Wouldn't it be nice if Beach Boy Brian Wilson's troubled life were as easily understood as Love & Mercy makes it appear? Where the Pet Sounds auteur is known for multi-part harmonies, director Bill Pohlad's biopic is a series of simple duets.
Scripter Oren Moverman, who shares credit with Michael Alan Lerner but is reportedly the principal writer, summoned seven Dylans for I'm Not There. Here he presents just two Brians: one from 1963-67, and another from roughly two decades later. The first is artistically agile, but beginning to lose his psychological balance; the second is essentially imprisoned, and ready to break free.
Crucially, the movie also juggles two acting styles. Paul Dano takes a cinematic approach to the younger Brian, even packing on some baby-genius fat to more closely resemble the Beach Boy who preferred junk food and cigarettes to surfing (or touring with the band). John Cusack's version of the older man is more distanced and theatrical, without attempts at either physical or psychological impersonation. The performance is amiable but not very convincing, and doesn't mesh with the literal-minded rest of the movie.
The two chapters are interwoven, with equal emphasis on both. That makes some sense, since the making of Pet Sounds is virtually guaranteed to elicit smiley smiles, even from fans who know the history well enough to see how it's been condensed and elided.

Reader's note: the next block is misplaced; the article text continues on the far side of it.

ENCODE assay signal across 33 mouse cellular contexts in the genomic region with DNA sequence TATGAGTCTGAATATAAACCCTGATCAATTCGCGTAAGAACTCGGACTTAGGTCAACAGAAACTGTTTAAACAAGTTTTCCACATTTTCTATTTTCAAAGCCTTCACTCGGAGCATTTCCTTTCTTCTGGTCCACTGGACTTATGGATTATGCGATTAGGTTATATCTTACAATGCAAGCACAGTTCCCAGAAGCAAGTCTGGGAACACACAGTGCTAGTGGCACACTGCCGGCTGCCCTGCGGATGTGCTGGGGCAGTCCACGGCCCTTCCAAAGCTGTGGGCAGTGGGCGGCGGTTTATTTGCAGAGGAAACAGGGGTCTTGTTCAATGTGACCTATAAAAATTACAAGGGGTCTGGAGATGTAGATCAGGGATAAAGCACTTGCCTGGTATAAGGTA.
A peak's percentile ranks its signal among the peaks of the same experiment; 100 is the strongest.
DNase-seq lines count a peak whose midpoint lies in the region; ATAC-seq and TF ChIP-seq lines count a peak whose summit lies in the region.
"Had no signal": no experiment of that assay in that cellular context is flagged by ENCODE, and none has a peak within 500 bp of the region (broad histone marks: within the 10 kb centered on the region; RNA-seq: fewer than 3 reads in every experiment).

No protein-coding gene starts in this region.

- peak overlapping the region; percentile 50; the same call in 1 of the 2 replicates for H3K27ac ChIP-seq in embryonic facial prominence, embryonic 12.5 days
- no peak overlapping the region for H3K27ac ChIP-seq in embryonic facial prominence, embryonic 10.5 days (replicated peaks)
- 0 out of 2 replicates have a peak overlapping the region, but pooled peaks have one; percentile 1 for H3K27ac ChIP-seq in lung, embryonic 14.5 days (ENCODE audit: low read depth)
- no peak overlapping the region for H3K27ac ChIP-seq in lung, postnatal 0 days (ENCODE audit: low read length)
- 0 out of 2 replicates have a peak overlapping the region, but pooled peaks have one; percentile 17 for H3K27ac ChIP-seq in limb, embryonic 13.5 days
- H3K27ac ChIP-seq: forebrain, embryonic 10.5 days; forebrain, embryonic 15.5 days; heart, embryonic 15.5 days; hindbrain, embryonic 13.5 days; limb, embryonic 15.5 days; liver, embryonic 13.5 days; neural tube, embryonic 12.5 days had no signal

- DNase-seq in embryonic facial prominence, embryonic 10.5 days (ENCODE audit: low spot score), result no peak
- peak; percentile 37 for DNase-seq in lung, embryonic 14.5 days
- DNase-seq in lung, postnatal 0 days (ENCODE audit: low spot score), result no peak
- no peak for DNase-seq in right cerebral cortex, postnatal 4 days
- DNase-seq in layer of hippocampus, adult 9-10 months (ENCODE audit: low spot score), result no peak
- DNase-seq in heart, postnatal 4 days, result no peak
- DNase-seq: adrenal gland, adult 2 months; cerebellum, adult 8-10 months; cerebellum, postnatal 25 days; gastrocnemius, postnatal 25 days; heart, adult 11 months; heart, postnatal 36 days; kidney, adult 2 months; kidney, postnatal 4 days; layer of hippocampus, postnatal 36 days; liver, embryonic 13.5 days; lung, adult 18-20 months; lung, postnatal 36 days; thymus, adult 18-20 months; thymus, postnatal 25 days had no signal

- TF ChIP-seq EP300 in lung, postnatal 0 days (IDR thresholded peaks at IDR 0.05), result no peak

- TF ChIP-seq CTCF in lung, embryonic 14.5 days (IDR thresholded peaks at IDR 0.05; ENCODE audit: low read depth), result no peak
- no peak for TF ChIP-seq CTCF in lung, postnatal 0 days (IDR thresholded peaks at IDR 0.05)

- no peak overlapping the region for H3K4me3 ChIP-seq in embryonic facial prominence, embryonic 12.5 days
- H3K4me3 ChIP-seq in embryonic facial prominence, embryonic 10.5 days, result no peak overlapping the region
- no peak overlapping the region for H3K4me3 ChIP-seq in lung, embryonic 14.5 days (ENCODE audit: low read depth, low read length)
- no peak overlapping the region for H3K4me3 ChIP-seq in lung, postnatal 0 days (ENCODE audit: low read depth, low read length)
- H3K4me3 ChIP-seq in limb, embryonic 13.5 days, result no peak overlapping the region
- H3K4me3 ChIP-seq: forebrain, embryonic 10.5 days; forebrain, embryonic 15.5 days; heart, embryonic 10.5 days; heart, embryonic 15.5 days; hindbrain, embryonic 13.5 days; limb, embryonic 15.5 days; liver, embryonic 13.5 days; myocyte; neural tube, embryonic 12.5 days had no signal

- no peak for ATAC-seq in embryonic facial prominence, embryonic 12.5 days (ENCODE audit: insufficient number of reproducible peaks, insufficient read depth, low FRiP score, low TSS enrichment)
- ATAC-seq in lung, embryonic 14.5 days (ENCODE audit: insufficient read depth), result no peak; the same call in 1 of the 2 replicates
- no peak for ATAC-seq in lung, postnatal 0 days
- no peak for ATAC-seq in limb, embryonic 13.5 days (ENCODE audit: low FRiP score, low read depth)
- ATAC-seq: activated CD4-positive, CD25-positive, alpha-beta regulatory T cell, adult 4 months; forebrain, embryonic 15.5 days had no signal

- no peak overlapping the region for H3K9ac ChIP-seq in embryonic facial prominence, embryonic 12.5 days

Yet the later story has more dramatic potential. After years of little musical output, Wilson is under the 24-hour-a-day authority of psychologist Eugene Landy (Paul Giamatti), who controls the onetime pop prodigy with drugs the therapist is not legally allowed to prescribe. The becalmed Beach Boy is rescued by Cadillac saleswoman Melinda Ledbetter (Elizabeth Banks), who sues Landy and eventually marries Brian.
Giamatti and Banks both give enthusiastic but predictable performances in shallowly written roles. Cusack portrays the Landy-dominated Brian as child-like and sometimes fearful, but capable of sly self-awareness. This seems unlikely, given his '80s diet of sedatives and anti-psychotics.
Aside from the heroic Ledbetter, Wilson's relationships are mostly with villains: Landy, of course, but also his father Murry (Bill Camp) and cousin and bandmate Mike Love (Jake Abel). Those two want hits, and don't appreciate Brian's attempts to expand the group's style and lace the fun-fun-fun with wistfulness and rue.
To acknowledge Wilson's many collaborators, the movie fleetingly introduces two of them, Tony Asher and Van Dyke Parks. But it doesn't explain what either of them did. (Asher wrote most of Pet Sounds' lyrics, and Parks served repeatedly as Wilson's lyrical and musical foil.) It's easier to dramatize a lone prodigy, so the movie makes all the good musical ideas appear to be Brian's. In reality, even Mike Love had his moments.
Love & Mercy is named, curiously, for a 1988 song that Wilson supposedly co-wrote with Landy. (The extent of the therapist's contribution has been questioned.) But the movie wisely concentrates on the mid-'60s music, making expert use of the vocal-free backing tracks released on the Pet Sounds box set. Even Atticus Ross' shattered-pop score, used to evoke Wilson's alienation and auditory hallucinations, is cut and pasted mostly from Beach Boys ditties.
Those tunes wouldn't be remembered so fondly, however, if they were all sadness, self-doubt, and the disconnection Pohlad visualizes by showing Wilson behind windows or reflected in mirrors. So the final song, which ends a flawed movie with an immaculate burst of joy? Let's just say it's not "Hang on to Your Ego."